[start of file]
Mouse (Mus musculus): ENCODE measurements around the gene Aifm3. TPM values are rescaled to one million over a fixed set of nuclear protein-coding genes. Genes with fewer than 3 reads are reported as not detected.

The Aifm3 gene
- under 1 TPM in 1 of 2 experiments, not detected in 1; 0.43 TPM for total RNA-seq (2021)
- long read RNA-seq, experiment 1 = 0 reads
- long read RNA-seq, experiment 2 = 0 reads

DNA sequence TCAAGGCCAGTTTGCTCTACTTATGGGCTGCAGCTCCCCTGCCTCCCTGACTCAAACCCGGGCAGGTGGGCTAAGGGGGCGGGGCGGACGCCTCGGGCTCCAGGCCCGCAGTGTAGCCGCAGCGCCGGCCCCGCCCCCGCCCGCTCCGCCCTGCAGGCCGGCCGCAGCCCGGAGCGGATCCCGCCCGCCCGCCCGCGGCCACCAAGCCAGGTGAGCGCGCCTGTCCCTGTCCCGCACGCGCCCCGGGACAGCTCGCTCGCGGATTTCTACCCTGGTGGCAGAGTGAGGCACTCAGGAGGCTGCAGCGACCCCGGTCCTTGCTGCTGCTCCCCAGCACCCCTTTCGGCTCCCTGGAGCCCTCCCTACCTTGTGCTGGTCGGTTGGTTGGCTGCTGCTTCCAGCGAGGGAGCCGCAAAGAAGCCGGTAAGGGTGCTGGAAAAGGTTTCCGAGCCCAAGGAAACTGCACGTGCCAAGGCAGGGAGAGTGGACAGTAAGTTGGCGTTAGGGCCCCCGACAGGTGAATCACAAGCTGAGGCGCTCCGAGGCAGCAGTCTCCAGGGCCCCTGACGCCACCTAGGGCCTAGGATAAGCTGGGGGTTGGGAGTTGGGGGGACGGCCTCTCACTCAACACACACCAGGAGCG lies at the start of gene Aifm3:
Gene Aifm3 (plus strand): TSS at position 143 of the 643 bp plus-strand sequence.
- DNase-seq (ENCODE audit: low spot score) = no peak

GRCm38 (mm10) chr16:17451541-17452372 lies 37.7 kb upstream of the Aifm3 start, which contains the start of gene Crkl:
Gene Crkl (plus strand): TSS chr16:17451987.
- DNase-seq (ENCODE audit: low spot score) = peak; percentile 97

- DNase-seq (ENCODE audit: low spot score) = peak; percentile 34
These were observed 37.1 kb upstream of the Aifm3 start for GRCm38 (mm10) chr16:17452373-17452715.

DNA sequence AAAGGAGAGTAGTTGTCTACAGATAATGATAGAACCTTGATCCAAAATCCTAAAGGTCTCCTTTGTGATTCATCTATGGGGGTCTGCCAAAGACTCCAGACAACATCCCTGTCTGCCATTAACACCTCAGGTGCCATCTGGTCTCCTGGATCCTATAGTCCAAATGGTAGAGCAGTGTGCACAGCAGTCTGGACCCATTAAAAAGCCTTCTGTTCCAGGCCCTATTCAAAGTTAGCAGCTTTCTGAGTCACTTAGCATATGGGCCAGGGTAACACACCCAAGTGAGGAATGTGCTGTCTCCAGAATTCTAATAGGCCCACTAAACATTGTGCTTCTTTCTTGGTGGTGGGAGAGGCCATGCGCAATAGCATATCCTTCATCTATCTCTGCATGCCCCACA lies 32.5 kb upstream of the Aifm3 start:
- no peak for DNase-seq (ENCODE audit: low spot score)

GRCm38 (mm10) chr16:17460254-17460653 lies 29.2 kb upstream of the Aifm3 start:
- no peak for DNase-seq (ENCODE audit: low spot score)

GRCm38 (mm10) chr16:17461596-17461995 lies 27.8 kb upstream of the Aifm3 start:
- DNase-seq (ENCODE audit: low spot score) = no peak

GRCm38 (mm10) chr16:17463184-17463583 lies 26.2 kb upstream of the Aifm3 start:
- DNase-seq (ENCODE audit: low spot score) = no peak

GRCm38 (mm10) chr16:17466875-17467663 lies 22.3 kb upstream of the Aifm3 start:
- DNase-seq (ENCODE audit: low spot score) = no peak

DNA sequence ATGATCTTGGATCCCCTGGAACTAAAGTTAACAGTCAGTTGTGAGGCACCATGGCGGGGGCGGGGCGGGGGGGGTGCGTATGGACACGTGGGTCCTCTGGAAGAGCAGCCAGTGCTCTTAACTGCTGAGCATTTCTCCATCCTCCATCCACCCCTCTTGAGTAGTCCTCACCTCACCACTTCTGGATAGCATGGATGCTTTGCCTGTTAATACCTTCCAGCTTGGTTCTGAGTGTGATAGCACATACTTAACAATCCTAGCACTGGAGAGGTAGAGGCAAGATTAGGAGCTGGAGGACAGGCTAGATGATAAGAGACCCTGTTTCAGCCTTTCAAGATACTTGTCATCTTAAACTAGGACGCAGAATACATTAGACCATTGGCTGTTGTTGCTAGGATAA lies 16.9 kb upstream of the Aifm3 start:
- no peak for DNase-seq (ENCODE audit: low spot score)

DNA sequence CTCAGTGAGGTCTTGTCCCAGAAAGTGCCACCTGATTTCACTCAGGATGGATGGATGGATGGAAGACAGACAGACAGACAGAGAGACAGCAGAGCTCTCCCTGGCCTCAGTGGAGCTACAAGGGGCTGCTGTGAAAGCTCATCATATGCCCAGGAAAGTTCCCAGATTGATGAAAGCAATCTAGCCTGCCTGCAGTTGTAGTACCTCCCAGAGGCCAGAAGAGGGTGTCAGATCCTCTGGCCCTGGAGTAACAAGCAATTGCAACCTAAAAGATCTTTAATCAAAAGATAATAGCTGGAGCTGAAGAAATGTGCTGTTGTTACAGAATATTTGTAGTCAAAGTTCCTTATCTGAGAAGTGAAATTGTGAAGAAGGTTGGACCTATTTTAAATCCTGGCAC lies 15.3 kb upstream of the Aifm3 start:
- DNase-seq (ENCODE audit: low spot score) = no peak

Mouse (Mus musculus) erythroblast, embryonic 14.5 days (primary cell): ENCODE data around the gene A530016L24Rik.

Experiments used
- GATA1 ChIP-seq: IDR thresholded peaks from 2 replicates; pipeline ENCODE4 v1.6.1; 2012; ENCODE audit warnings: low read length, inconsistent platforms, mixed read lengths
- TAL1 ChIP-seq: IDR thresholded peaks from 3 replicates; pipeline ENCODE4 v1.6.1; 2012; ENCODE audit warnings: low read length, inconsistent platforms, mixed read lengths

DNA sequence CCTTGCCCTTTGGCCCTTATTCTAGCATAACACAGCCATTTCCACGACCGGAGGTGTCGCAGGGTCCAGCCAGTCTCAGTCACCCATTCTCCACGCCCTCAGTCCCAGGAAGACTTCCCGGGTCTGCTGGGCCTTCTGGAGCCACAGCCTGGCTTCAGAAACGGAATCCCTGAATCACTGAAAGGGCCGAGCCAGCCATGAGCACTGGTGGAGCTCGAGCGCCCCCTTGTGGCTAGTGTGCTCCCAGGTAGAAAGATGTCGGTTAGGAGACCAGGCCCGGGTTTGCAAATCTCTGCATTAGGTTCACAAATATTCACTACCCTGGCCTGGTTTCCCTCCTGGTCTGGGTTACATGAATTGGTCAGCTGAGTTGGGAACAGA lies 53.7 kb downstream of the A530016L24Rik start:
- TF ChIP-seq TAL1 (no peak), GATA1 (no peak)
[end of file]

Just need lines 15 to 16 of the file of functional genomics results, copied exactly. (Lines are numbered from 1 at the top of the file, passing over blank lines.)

- no peak for DNase-seq (ENCODE audit: low spot score)

GRCm38 (mm10) chr16:17460254-17460653 lies 29.2 kb upstream of the Aifm3 start: